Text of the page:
Juvenile arrest expunction bill soars on Senate floor

hands-in-handcuffs (Large)
The bill now awaits the House’s consideration.

Without questions or debate, the Senate unanimously passed a bill Wednesday that would broaden a juvenile’s ability to expunge their arrest record.

Currently, Florida allows minors to expunge first-time misdemeanors if they complete a diversion program.

The Senate proposal (SB 274), however, would expand juvenile expunction laws to include felonies and other arrests beyond a minor’s first offense.

Moreover, a juvenile who completes a diversion program may omit or deny the expunction as well as their participation in a diversion program.

The bill’s passage marks a triumph for Republican Sen. Keith Perry, who has carried the legislation for three consecutive sessions.The proposal struggled to gain traction in 2019. And in 2020, the bill died in the Session’s final week.

The bill now awaits the House’s consideration.

In January, the Florida Department of Law Enforcement estimated more than 26,900 minors — totaling more than 64,343 felony charges — may qualify for juvenile diversion expunction.

“Whether it is a pre-arrest or post-arrest diversion program, the goal of the program is to maximize the opportunity for success and minimize the likelihood of recidivism,” a staff analysis explains.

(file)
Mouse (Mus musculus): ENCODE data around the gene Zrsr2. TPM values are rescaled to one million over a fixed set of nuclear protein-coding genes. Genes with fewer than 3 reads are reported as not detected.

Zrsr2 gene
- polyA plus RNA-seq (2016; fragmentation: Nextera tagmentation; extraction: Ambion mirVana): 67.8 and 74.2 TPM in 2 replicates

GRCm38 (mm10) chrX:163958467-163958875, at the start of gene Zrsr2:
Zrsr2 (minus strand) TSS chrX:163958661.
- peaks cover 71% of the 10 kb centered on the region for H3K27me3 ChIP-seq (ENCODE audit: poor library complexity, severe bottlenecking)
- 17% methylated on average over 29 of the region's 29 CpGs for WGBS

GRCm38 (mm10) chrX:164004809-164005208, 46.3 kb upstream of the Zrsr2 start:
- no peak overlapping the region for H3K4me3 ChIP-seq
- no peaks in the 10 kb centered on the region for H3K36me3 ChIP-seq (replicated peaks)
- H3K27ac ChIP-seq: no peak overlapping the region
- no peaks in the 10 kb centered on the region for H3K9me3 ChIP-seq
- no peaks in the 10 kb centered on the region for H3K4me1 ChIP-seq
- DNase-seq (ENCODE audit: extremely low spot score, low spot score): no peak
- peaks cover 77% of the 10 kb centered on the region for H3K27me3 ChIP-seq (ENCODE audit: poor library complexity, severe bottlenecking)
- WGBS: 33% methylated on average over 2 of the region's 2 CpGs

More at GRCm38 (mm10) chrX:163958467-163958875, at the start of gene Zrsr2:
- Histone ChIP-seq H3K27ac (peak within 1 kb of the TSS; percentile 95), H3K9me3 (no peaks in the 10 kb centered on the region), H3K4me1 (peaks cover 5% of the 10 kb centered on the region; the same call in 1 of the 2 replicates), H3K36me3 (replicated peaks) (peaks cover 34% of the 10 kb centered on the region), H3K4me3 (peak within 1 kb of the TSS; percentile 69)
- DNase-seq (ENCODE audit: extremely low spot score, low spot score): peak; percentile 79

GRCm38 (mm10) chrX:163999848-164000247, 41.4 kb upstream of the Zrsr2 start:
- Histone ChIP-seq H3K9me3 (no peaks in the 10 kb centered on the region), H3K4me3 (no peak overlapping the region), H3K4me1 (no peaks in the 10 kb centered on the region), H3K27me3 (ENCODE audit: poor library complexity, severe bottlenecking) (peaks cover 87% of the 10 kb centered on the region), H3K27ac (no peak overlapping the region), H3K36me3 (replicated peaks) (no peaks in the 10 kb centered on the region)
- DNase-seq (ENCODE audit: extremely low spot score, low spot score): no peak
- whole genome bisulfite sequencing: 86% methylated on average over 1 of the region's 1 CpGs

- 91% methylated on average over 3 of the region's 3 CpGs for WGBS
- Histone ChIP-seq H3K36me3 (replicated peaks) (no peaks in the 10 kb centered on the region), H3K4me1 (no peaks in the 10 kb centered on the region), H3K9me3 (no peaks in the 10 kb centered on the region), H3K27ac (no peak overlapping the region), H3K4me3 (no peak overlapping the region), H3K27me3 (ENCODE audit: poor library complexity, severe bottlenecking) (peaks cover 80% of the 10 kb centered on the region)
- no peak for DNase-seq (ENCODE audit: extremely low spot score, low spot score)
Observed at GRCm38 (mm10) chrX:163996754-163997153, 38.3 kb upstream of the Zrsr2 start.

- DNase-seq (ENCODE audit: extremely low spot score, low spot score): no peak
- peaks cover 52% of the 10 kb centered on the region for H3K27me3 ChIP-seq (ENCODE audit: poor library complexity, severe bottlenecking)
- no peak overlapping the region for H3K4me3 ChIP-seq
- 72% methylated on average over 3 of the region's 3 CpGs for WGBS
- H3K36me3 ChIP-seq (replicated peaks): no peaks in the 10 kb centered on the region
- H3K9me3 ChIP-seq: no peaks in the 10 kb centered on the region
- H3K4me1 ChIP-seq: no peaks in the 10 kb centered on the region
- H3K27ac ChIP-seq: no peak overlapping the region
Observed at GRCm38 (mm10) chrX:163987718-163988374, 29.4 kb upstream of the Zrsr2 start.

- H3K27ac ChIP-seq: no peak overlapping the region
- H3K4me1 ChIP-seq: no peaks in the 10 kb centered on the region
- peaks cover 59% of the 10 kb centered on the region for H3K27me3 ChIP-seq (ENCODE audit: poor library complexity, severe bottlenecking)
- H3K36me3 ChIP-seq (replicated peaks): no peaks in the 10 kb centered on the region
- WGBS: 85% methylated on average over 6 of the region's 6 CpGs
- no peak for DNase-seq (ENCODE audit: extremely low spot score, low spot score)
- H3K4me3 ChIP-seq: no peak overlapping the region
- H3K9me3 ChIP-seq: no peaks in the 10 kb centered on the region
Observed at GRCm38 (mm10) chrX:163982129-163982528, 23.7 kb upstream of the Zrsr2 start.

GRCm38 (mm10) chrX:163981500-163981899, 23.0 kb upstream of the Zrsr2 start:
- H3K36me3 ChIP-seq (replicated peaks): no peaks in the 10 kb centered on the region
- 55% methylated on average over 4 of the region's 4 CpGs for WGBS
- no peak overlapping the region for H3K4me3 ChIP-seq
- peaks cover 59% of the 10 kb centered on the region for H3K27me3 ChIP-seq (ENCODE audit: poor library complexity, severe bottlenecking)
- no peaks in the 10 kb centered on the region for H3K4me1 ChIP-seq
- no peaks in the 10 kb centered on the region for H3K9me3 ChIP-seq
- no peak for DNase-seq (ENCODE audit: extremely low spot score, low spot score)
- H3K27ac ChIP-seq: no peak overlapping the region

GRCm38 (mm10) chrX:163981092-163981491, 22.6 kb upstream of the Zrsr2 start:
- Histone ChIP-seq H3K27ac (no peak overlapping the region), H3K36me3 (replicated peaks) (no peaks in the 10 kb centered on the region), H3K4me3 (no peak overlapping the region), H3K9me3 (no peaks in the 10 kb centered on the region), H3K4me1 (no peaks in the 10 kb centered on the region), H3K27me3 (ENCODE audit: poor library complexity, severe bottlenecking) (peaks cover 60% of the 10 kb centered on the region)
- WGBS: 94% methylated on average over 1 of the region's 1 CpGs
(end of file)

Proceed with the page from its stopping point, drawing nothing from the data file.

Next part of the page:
In a staff analysis, FDLE estimated they will need at least two additional employees and some programming renovations to manage the increase.

Without the extra hands and digital accommodations, FDLE warned, wait times may “significantly increase” to greater than the current 12-week average expunction process time.

The Senate’s budget proposal (SB 2500) includes $148,971 and two full time employees to meet the fiscal impact.

“The FDLE estimates that approximately 10% of eligible persons will apply for a juvenile diversion expunction, resulting in an additional 2,690 new applications for processing, a 20% workload increase,” the staff analysis says.

If signed into law, the bill would take effect July 1.

A companion House bill (HB 93), meanwhile, is onto second reading.

Republican Rep. David Smith of Winter Springs is the House bill sponsor.

Jason Delgado

Jason Delgado covers news out of the state capital for Florida Politics. After a stint with the U.S. Army, Jason attended the University of Central Florida where he studied American Policy and National Security. His past bylines include WMFE-NPR and POLITICO Florida. Throw him a line at [email protected] or on Twitter at @JasonDelgadoFL.


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